The choices Trish makes, it’s also worth noting, are perhaps the most problematic of the season. Rachael Taylor does her best to sell her new addiction to her performance-enhancing enabler, but her relapse is played a little too over-the-top, especially when she keeps insisting that no, it’s not addictive at all. The fact that it escalates into an obsession with having powers equivalent to Jessica’s is a discordant note, especially when it leads to more people dying, followed by her actually getting what she wants.

Of the returning cast, Carrie-Anne Moss fares the best, given some real meat to chew on following Jeri’s diagnosis with ALS, to which she reacts in the sort of ruthless fashion we’ve come to expect from the MCU’s scariest lawyer. We don’t get quite enough of Terry Chen as a rival investigator, but his final scene in Season 2, which unites him not just with Jeri but with Malcolm (Eka Darville) for some shady enterprise, indicates that should the show return for another season, he’d play a very interesting role in it.

The 13 episodes were all directed by women including Minkie Spiro, Millicent Shelton, Jennifer Getzinger, Rosemary Rodriguez, and Uta Briesewitz. But the best episode of the season may be Episode 11, “AKA Three Lives and Counting” — and not just because Kilgrave (David Tennant) returns to haunt Jessica’s conscience. Directed by Jennifer Lynch (“Boxing Helena,” as well as plenty of television in recent years), it’s a psychologically engrossing hour that also feeds into the season’s best component: The emphasis on Jessica’s inner state, and the literal and figurative demons she’s confronting.

Marvel's Jessica Jones

In Season 1, Jessica’s front door kept getting broken. Really, her entire apartment sustained heavy damage over the course of the season; but her front door, with its once-elegant pane of glass declaring this to be her place of business, kept getting smashed open.

It was a clear metaphor for where Jessica was in her journey at that point — an open wound of a human, still grappling with severe trauma, all her angst exposed bare.

Over the course of Season 2, by some miracle Jessica’s door stays intact, shut against the world. And that in itself becomes a too-fitting symbol. What happens when a wound heals? It leaves a scar, the tissue tougher to penetrate. And that’s what she presents to the world, even though it costs her relationships, no matter the cost.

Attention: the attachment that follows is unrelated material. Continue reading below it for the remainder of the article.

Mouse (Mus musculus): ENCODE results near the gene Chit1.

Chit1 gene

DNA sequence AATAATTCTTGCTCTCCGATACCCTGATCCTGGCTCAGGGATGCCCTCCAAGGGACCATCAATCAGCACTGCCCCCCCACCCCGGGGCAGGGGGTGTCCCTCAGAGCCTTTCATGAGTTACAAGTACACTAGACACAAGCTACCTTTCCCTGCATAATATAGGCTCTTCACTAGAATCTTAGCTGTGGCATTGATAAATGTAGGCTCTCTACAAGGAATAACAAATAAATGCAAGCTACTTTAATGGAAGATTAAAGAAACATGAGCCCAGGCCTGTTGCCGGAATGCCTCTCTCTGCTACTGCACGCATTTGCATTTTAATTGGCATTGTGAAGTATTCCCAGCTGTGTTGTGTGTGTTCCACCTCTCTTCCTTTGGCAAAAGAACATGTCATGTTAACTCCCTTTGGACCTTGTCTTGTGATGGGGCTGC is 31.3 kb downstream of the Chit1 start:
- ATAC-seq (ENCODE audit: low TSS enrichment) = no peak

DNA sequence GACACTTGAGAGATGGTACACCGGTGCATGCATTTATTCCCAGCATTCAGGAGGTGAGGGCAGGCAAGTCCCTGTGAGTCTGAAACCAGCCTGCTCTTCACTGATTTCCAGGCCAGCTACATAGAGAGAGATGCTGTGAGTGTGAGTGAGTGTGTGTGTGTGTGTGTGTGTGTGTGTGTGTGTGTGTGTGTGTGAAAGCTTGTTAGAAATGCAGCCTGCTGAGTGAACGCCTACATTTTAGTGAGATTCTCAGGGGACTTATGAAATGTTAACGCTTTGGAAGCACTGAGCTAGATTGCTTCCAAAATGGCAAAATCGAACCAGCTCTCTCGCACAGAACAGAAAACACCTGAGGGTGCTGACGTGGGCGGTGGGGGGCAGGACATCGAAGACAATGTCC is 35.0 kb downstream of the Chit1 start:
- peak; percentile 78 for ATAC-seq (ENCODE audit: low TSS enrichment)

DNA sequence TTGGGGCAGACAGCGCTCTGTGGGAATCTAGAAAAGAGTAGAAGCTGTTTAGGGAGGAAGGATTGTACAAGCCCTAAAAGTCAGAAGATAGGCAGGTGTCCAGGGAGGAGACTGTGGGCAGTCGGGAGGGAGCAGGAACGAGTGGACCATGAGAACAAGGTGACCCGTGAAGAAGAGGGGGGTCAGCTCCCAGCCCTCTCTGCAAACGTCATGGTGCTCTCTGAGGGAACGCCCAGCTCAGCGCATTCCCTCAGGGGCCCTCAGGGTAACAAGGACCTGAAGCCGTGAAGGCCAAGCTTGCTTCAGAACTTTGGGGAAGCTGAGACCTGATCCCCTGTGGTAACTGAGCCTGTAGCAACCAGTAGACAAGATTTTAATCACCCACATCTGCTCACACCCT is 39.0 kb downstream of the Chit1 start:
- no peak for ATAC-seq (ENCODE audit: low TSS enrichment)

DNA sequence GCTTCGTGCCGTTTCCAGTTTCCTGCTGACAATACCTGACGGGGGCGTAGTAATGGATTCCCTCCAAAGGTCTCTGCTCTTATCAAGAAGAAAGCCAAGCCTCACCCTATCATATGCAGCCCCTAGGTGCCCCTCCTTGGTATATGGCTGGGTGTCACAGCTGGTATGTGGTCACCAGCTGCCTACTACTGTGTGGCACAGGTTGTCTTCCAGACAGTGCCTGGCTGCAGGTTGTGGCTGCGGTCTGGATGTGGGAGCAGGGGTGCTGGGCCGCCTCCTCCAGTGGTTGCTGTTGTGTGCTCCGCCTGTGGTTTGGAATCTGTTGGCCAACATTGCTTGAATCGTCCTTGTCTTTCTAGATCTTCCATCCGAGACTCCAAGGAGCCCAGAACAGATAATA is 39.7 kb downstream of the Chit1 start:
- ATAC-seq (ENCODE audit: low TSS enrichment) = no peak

“Jessica Jones” might be about people with superpowers, but it’s always been so deliciously sneaky about the fact that of all the Marvel series, it is the least about what it means to be a superhero. Frankly, that’s more than welcome: We have plenty of heroes on TV, but the number of series largely devoted to the psychology of one complicated woman is far lower.

Not only does the season grapple with Jessica’s self-loathing over the lives she’s taken, but there are so many moments in Season 2 in which we see a glimpse of what Jessica is missing — a real chance for human connection, which fate, circumstances, and her own choices keep denying her. And watching Ritter process and conquer Jessica’s isolation is as achingly beautiful a character portrait as the one painted of her by Oscar (J.R. Ramirez, though the art is very reminiscent of comic book artist David Mack’s work).

Of all the strong choices made over the course of Season 2, here’s the one that lingers in the memory. The season ends not with Jessica suiting up and standing on a rooftop, but with her doing something that scares her a whole lot more: Going to Oscar’s place for dinner, and finding a smile for his son. It doesn’t mean she’s fixed. But it does mean she’s trying.

While there’s no official word on a renewal yet, Season 2 seems to end with the full expectation of a Season 3 — the groundwork has certainly been laid, anyway. We might whine a bit about how much TV in general there is out there, especially when it comes to the Marvel world. But a third season of “Jessica Jones” would be one we’d welcome happily.

Grade: B+